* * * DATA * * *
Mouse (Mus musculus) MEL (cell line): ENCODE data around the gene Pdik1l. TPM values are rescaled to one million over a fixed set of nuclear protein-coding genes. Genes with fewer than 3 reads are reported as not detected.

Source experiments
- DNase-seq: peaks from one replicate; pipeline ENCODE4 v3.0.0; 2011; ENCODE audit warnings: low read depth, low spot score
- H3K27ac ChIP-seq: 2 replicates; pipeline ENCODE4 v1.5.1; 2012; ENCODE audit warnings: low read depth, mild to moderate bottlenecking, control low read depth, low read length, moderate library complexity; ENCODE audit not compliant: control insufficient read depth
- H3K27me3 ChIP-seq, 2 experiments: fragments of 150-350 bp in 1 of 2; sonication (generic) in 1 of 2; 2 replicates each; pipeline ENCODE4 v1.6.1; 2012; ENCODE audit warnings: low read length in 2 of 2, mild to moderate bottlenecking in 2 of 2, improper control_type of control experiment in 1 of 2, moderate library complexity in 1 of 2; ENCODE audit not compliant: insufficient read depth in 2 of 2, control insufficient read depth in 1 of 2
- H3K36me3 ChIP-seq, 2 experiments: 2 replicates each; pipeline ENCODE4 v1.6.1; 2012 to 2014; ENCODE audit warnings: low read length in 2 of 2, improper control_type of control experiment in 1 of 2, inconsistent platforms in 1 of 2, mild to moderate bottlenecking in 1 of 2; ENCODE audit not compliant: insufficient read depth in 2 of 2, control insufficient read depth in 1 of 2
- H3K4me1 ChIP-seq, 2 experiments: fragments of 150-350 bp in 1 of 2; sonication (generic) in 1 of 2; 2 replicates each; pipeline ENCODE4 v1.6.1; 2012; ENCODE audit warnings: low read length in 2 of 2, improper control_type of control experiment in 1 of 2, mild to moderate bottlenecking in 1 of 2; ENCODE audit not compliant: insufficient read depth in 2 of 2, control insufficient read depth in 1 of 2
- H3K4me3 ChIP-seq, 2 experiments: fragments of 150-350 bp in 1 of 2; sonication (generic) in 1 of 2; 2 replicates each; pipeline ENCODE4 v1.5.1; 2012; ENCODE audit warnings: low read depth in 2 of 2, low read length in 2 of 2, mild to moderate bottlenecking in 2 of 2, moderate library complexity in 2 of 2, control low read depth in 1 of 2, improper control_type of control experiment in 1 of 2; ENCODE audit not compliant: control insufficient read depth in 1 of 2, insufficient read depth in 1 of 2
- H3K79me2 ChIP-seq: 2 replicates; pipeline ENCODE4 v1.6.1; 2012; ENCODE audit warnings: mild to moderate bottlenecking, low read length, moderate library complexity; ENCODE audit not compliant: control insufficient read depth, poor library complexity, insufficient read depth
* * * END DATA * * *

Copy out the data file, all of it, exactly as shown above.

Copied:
Mouse (Mus musculus) MEL (cell line): ENCODE data around the gene Pdik1l. TPM values are rescaled to one million over a fixed set of nuclear protein-coding genes. Genes with fewer than 3 reads are reported as not detected.

Source experiments
- DNase-seq: peaks from one replicate; pipeline ENCODE4 v3.0.0; 2011; ENCODE audit warnings: low read depth, low spot score
- H3K27ac ChIP-seq: 2 replicates; pipeline ENCODE4 v1.5.1; 2012; ENCODE audit warnings: low read depth, mild to moderate bottlenecking, control low read depth, low read length, moderate library complexity; ENCODE audit not compliant: control insufficient read depth
- H3K27me3 ChIP-seq, 2 experiments: fragments of 150-350 bp in 1 of 2; sonication (generic) in 1 of 2; 2 replicates each; pipeline ENCODE4 v1.6.1; 2012; ENCODE audit warnings: low read length in 2 of 2, mild to moderate bottlenecking in 2 of 2, improper control_type of control experiment in 1 of 2, moderate library complexity in 1 of 2; ENCODE audit not compliant: insufficient read depth in 2 of 2, control insufficient read depth in 1 of 2
- H3K36me3 ChIP-seq, 2 experiments: 2 replicates each; pipeline ENCODE4 v1.6.1; 2012 to 2014; ENCODE audit warnings: low read length in 2 of 2, improper control_type of control experiment in 1 of 2, inconsistent platforms in 1 of 2, mild to moderate bottlenecking in 1 of 2; ENCODE audit not compliant: insufficient read depth in 2 of 2, control insufficient read depth in 1 of 2
- H3K4me1 ChIP-seq, 2 experiments: fragments of 150-350 bp in 1 of 2; sonication (generic) in 1 of 2; 2 replicates each; pipeline ENCODE4 v1.6.1; 2012; ENCODE audit warnings: low read length in 2 of 2, improper control_type of control experiment in 1 of 2, mild to moderate bottlenecking in 1 of 2; ENCODE audit not compliant: insufficient read depth in 2 of 2, control insufficient read depth in 1 of 2
- H3K4me3 ChIP-seq, 2 experiments: fragments of 150-350 bp in 1 of 2; sonication (generic) in 1 of 2; 2 replicates each; pipeline ENCODE4 v1.5.1; 2012; ENCODE audit warnings: low read depth in 2 of 2, low read length in 2 of 2, mild to moderate bottlenecking in 2 of 2, moderate library complexity in 2 of 2, control low read depth in 1 of 2, improper control_type of control experiment in 1 of 2; ENCODE audit not compliant: control insufficient read depth in 1 of 2, insufficient read depth in 1 of 2
- H3K79me2 ChIP-seq: 2 replicates; pipeline ENCODE4 v1.6.1; 2012; ENCODE audit warnings: mild to moderate bottlenecking, low read length, moderate library complexity; ENCODE audit not compliant: control insufficient read depth, poor library complexity, insufficient read depth